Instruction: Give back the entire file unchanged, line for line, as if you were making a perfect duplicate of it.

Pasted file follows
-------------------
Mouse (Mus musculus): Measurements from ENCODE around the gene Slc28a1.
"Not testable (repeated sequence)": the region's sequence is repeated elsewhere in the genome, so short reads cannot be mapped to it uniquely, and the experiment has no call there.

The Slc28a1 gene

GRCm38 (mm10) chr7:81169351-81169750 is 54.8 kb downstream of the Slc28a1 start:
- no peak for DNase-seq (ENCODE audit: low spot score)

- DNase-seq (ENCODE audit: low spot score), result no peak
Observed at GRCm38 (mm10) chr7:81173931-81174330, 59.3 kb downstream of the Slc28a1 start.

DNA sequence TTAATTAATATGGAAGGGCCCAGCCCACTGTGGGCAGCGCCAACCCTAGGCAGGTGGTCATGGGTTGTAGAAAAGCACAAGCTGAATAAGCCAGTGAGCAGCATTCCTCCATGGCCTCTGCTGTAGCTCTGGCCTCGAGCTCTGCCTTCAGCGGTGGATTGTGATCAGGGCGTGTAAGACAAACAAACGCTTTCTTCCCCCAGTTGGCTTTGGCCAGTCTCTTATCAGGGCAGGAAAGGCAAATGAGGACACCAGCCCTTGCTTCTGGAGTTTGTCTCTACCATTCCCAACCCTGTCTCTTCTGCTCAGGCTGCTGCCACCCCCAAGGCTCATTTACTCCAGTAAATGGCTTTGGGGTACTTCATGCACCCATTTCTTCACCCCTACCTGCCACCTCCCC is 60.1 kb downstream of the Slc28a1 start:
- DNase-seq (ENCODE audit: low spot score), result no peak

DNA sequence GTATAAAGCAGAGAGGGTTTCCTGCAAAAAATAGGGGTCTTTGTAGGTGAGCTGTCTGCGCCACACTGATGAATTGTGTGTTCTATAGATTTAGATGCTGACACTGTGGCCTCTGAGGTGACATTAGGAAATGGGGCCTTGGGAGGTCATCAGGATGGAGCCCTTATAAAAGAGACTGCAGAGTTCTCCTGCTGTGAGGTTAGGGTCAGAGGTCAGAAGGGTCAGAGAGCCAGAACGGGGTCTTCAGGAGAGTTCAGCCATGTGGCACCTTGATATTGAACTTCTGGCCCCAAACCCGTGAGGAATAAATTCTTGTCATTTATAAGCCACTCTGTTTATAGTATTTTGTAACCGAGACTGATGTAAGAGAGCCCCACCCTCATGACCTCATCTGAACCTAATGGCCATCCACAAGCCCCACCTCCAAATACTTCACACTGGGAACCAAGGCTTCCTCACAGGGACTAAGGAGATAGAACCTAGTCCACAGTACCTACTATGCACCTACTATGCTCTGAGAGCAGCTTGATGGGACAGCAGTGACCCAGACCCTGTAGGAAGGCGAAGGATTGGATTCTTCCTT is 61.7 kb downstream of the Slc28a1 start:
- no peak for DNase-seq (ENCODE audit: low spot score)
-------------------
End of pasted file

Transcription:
Mouse (Mus musculus): Measurements from ENCODE around the gene Slc28a1.
"Not testable (repeated sequence)": the region's sequence is repeated elsewhere in the genome, so short reads cannot be mapped to it uniquely, and the experiment has no call there.

The Slc28a1 gene

GRCm38 (mm10) chr7:81169351-81169750 is 54.8 kb downstream of the Slc28a1 start:
- no peak for DNase-seq (ENCODE audit: low spot score)

- DNase-seq (ENCODE audit: low spot score), result no peak
Observed at GRCm38 (mm10) chr7:81173931-81174330, 59.3 kb downstream of the Slc28a1 start.

DNA sequence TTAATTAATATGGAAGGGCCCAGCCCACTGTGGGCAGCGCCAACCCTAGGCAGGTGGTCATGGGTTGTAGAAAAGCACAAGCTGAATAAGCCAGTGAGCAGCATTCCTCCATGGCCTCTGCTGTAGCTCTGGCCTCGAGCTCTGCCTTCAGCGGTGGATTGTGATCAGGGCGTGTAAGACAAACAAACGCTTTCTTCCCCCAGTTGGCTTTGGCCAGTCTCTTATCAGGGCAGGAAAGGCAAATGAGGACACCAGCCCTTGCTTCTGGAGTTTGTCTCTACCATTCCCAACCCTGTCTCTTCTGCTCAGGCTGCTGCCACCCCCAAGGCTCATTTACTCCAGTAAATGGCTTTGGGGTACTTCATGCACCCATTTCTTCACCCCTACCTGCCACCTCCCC is 60.1 kb downstream of the Slc28a1 start:
- DNase-seq (ENCODE audit: low spot score), result no peak

DNA sequence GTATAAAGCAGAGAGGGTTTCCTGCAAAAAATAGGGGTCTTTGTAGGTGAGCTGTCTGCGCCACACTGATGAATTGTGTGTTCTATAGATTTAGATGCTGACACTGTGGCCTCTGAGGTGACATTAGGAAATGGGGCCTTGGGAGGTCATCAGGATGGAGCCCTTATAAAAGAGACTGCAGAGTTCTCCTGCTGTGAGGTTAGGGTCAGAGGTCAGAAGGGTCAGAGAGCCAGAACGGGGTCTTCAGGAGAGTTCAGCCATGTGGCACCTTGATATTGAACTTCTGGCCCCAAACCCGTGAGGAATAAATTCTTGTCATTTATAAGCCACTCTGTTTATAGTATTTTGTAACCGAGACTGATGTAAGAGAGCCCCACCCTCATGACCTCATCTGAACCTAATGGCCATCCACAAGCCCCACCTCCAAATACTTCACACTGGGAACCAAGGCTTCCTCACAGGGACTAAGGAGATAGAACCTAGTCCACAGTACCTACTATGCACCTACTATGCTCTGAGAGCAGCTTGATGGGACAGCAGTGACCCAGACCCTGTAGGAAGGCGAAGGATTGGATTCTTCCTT is 61.7 kb downstream of the Slc28a1 start:
- no peak for DNase-seq (ENCODE audit: low spot score)